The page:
Medway Council and Medway CCG have consulted on a Joint Special Educational Needs and Disability (SEND) five year Strategy. This Strategy, which is attached at Appendix 4 to the report, sets out the Local Area’s vision, guiding principles and the key areas of development that will be the focus for Medway’s children and young people with SEND over the coming five years.
The Head of Integrated 0-25 Disability Services introduced the report, explaining that the strategy was a joint strategy between the Council and Medway Clinical Commissioning Group (CCG) and had been co-produced with young people, parents and carers. It had been developed following the SEND Local Area Inspection in December 2017 which had recommended the creation of a local area joint strategy.
A representative from the Medway Parent and Carer Forum explained that the local authority and CCG had worked well with parents and carers to produce the strategy which was very much welcomed by young people with SEND and their families.
Members then raised a number of comments and questions, which included:
· Designated Schools Grant (DSG) deficit – in response to a question about the recovery plan that had been submitted in relation to the Council’s DSG deficit, officers undertook to circulate the plan to Members. They explained that demand in Medway was growing and was growing at a faster rate than some other local authorities and this was causing concern that it would be difficult to completely close the deficit gap. However, additional Government funding had been announced that would assist with reducing the deficit. It was also explained that the Department for Education (DfE) had delayed their feedback on the recovery plan submission until firm announcements of Medway’s allocation of the additional Government funding were made.
· Voice of Young People – in response to a question about how involved young people had been in the development of the strategy, officers confirmed that young people had been greatly involved. It was explained that there were two consultation groups of young people with SEND, one for 13-18 year olds and another for over 18 year olds and officers undertook to provide a breakdown of how they had commented on and input into the strategy. It was added that Healthwatch Medway were setting up a specific group of young people to ensure the voice of young people was heard and officers welcomed this and the opportunity to join up with this group once it is established.
· Capacity to deliver – concern was raised about the local authority’s ability to deliver the aspirations of the strategy, particularly given the funding difficulties. Officers confirmed this was a partnership strategy which would be implemented across partnerships.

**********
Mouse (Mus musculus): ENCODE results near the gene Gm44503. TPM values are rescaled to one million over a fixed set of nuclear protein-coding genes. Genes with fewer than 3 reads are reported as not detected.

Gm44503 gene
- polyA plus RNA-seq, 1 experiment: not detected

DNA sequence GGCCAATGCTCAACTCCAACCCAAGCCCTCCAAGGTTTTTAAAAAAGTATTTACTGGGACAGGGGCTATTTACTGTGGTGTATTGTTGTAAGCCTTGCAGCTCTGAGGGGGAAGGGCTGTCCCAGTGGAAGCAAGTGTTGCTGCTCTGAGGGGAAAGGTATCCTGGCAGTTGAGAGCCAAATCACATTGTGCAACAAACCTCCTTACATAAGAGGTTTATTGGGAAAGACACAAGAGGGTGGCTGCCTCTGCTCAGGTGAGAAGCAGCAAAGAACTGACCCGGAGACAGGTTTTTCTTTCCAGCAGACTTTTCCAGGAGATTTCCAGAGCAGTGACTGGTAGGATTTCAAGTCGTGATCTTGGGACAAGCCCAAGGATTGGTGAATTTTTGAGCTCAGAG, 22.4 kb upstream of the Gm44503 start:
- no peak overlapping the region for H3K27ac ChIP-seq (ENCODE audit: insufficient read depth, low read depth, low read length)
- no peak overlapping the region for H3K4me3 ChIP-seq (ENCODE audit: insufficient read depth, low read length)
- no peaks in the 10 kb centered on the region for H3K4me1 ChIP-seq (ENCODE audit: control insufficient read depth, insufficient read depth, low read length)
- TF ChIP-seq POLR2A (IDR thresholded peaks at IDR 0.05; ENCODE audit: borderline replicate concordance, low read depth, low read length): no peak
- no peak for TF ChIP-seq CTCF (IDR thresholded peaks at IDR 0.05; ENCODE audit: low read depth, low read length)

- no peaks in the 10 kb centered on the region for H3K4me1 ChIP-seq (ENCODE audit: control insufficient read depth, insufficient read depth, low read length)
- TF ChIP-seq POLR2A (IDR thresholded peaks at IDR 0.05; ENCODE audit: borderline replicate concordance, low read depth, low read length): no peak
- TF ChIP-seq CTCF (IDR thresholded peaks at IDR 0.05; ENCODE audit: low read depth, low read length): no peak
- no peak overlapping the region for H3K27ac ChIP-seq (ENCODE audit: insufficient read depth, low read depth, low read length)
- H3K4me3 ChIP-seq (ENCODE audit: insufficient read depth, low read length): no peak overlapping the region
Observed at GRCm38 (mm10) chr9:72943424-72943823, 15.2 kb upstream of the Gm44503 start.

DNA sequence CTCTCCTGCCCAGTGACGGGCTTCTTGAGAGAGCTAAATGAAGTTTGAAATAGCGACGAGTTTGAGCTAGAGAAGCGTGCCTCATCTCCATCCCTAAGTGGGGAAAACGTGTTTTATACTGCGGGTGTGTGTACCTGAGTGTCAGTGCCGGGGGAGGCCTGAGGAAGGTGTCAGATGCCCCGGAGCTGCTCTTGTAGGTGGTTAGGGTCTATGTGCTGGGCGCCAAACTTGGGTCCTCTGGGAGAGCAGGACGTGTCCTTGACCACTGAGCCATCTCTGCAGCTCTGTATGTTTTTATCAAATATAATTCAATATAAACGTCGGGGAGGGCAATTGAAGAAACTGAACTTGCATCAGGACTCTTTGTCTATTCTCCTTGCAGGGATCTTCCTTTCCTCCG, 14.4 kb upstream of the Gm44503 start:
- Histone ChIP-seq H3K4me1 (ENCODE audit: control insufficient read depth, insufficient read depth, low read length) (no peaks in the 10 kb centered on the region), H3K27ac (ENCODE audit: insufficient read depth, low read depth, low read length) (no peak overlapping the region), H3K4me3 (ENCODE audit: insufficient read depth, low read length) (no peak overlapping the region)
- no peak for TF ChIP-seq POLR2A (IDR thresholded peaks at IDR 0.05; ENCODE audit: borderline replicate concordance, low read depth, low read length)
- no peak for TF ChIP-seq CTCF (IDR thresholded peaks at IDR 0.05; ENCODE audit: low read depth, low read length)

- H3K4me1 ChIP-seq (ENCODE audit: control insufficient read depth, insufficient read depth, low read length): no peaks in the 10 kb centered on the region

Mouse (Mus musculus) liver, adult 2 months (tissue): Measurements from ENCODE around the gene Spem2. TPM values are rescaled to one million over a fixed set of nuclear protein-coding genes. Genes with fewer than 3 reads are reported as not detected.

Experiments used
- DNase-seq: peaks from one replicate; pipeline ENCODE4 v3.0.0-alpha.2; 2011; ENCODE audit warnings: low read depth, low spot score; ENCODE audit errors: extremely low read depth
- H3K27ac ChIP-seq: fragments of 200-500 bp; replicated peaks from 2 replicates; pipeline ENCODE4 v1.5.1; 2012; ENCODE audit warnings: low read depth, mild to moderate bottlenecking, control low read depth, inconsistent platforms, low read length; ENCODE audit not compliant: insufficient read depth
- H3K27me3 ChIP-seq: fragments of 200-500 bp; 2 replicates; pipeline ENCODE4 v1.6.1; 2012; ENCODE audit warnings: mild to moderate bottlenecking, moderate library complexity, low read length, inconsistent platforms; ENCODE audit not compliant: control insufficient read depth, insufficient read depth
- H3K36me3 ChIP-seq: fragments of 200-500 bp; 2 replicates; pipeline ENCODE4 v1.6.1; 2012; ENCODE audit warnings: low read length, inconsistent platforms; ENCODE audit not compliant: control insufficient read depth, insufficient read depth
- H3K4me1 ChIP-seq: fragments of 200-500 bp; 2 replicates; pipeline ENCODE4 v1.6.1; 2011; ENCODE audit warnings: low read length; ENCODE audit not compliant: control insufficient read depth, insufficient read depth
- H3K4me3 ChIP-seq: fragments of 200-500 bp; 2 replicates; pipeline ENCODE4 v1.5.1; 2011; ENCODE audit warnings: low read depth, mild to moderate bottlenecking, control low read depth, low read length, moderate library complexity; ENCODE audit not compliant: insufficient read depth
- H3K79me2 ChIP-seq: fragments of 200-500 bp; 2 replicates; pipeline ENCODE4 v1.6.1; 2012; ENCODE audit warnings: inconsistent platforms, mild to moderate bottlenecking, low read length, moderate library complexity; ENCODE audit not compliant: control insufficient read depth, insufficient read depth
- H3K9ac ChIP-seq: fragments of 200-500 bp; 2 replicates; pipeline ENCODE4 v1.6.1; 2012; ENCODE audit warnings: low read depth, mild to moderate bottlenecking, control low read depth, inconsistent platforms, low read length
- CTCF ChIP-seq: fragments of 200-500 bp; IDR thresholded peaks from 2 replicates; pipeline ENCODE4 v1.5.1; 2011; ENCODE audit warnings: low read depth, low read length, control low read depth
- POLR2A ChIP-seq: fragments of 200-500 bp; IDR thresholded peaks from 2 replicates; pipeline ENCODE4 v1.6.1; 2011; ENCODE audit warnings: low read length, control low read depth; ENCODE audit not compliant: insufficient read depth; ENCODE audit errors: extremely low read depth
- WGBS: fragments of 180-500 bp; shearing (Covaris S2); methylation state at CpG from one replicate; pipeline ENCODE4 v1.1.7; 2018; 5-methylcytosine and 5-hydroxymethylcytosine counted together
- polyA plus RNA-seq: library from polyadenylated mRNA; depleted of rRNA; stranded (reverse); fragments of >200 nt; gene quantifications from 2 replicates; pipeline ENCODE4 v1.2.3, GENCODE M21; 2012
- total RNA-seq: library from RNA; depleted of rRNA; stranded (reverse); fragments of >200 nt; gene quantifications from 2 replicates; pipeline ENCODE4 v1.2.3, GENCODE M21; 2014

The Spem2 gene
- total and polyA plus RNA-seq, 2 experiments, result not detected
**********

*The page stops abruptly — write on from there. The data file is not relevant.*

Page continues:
· Special Educational Needs and Disabilities Information and Advice Support Service (SENDIAS) – a question was raised about the role of SENDIAS and how well families were informed of the service. Officers confirmed that the current SENDIAS contract was coming to an end and re-tendering would include the requirement for more rigorous marketing and re-branding.
· Written Statement of Action – in response to a question about where Medway was in relation to its Written Statement of Action following the SEND inspection in December 2017, officers confirmed that the monitoring of progress was now coming to an end and a re-inspection was anticipated by the end of 2019. It was added that updates on the inspection and progress with SEND would also include updates on the progress made against the Strategy’s action plan.
· Rivermead School– a question was asked about the commissioning of places at the specialist provision at Rivermead School for children with serious emotional and mental health issues, called Enhanced Triple R. Officers confirmed that they had met with the school recently and had agreed the number of places to be commissioned and the funding for these places.
· Transition – in response to concerns raised about transitional arrangements for young people, officers confirmed this was an area of focus by the Department for Education and NHS England and officers were working to start transitional conversations with young people when they were in Year 9. Reference was also made to supported internships which were proving successful in getting young people who have special educational needs and/or disabilities into employment.
The Committee recommended the draft Strategy, as set out at Appendix 1 to the report, to the Cabinet for approval.